For instance, on the website for Advil gel caps, “it will tell you they are contaminated with gluten because the gel contains a sugar alcohol, even though by the time they finish the process, the alcohol no longer contains a protein,” the pharmacist says.
“Most experts consider such alcohols safe for people with celiac disease.” But most celiac patients will just hear “wheat” and presume avoidance is needed. Sugar alcohols include ingredients such as mannitol, maltitol, sorbitol, sorbitan, lactitol and xylitol.
Plogsted also recalls the time a manufacturer of gummy vitamins informed him that its product contained “gluten” because corn syrup was an inactive ingredient. Yet “corn gluten” is not the same as the gluten in wheat, barley and rye products, which affects people with celiac disease and gluten sensitivities.
“Their approach is that ‘gluten is gluten is gluten,’ but it’s not,” he says. A big part of the problem, he continues, is that even though the FDA strictly regulates the safe manufacture of drug products, there is no oversight of inactive ingredients, except that only those approved by the FDA in general can be used.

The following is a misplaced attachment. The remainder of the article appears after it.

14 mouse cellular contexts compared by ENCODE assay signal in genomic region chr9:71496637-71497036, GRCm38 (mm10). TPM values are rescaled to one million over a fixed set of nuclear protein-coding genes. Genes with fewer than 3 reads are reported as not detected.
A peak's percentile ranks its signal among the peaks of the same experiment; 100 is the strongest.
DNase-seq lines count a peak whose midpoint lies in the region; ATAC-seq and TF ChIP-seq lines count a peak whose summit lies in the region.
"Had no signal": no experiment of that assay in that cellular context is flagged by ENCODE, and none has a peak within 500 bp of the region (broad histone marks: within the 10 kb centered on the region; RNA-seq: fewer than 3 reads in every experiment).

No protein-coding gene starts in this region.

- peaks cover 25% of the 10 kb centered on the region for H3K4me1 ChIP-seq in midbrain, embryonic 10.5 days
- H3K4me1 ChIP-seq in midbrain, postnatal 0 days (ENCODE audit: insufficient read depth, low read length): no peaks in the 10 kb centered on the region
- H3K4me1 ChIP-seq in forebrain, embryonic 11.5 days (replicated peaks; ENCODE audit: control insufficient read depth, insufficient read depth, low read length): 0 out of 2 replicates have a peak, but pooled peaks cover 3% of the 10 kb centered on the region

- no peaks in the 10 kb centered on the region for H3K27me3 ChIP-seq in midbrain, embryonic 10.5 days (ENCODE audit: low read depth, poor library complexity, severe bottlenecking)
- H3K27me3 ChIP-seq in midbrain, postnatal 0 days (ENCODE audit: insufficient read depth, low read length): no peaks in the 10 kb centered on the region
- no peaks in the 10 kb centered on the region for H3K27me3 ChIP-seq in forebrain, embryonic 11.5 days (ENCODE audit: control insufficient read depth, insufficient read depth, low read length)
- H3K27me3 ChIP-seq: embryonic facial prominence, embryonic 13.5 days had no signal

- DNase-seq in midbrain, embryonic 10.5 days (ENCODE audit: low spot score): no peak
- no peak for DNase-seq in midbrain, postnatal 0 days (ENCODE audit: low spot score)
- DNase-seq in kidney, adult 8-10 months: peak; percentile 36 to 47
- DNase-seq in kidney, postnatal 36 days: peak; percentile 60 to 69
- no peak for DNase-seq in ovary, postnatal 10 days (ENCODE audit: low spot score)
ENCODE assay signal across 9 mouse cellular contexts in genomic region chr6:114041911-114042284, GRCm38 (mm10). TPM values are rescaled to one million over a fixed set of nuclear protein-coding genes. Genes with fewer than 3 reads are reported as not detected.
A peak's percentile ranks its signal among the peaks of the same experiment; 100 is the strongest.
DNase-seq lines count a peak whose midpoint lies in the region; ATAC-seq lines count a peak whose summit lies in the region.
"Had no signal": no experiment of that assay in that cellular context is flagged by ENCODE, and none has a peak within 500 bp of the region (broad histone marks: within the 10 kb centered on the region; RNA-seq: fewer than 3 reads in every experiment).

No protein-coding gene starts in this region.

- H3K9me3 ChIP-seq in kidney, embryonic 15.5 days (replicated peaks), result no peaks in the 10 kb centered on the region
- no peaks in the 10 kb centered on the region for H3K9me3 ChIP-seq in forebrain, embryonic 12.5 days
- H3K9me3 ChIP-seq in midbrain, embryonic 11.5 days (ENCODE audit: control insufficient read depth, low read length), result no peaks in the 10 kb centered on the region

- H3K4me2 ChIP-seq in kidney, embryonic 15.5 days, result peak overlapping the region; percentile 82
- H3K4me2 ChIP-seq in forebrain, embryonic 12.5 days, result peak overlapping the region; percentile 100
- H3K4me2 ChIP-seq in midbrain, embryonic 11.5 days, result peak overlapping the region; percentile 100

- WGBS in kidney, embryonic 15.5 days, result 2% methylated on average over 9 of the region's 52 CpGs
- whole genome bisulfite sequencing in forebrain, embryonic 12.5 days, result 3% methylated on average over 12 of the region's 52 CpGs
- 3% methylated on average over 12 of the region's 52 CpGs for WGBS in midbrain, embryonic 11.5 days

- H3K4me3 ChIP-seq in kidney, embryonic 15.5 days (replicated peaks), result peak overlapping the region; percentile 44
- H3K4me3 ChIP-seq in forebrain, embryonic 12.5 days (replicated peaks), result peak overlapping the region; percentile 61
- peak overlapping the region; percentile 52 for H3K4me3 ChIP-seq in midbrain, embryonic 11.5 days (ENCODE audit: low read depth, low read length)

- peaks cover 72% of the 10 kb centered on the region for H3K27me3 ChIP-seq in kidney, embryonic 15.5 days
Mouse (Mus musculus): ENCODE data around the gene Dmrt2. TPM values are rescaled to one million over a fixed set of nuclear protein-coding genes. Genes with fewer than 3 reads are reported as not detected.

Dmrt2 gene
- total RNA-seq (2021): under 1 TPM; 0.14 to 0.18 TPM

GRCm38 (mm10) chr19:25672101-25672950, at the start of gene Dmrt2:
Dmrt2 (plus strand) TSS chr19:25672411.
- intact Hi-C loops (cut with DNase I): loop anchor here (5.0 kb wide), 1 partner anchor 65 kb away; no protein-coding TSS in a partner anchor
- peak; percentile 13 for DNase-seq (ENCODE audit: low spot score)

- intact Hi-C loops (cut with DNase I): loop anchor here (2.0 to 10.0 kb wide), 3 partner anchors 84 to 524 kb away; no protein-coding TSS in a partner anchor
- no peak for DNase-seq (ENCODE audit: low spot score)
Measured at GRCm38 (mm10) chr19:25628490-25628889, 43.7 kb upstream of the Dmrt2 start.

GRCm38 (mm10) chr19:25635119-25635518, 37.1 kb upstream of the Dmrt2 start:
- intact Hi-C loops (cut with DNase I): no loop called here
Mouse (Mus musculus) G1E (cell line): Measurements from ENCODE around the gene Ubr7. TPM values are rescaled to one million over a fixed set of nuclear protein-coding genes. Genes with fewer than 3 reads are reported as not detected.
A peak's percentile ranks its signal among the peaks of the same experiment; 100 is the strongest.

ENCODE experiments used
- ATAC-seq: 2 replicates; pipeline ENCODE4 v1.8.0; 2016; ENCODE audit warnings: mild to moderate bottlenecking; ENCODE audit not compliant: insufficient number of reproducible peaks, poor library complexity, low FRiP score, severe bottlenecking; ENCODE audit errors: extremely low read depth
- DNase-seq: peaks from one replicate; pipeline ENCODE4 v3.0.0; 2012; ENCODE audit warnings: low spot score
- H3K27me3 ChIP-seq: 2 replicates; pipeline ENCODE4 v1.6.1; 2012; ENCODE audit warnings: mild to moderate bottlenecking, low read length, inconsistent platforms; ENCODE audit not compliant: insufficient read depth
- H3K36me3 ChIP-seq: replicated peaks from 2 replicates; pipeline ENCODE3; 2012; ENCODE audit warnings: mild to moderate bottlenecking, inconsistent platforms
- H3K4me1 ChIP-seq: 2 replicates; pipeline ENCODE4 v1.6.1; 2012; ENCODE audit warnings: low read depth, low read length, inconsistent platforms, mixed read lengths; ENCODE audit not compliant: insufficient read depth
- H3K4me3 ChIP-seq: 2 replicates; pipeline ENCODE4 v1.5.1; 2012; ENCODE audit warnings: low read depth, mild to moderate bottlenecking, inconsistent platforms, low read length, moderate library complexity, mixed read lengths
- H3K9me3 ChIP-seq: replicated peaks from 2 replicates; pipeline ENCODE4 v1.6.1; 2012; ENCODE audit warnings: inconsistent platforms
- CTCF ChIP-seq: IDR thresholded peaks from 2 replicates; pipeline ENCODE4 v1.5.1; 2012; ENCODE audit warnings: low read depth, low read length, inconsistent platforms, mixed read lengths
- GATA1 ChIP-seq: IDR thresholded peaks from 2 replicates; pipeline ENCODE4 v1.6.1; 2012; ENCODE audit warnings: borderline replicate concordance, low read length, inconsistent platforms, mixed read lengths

“All this makes it hard for consumers to make decisions,” he says. “Sure, if you have a product that contains no starch, the chances of it having gluten are about as likely as you and me getting married at 6 o’clock tonight. But try telling that to patients. It’s frustrating, but the vast majority of companies don’t care.”
In Canada, meantime, the Canadian Food and Drugs Act sets the regulations for labeling gluten and allergens, but the focus has been far more on food. A Health Canada spokesperson says a 2014 plain-language labeling initiative additionally makes it necessary for pill package inserts to list ingredients.
But Newell of the CCA says the Canadian listings are not as transparent as they sound. Unlike with food products, terms like “gluten source” or “allergen” aren’t required to be spelled out. “The non-medicinal ingredient list includes a number of problem ingredient names like ‘pregelatizined starch’ that can be made from wheat,” she says. Once again, the consumer is left in the dark.
Next: So what can gluten-free patients do?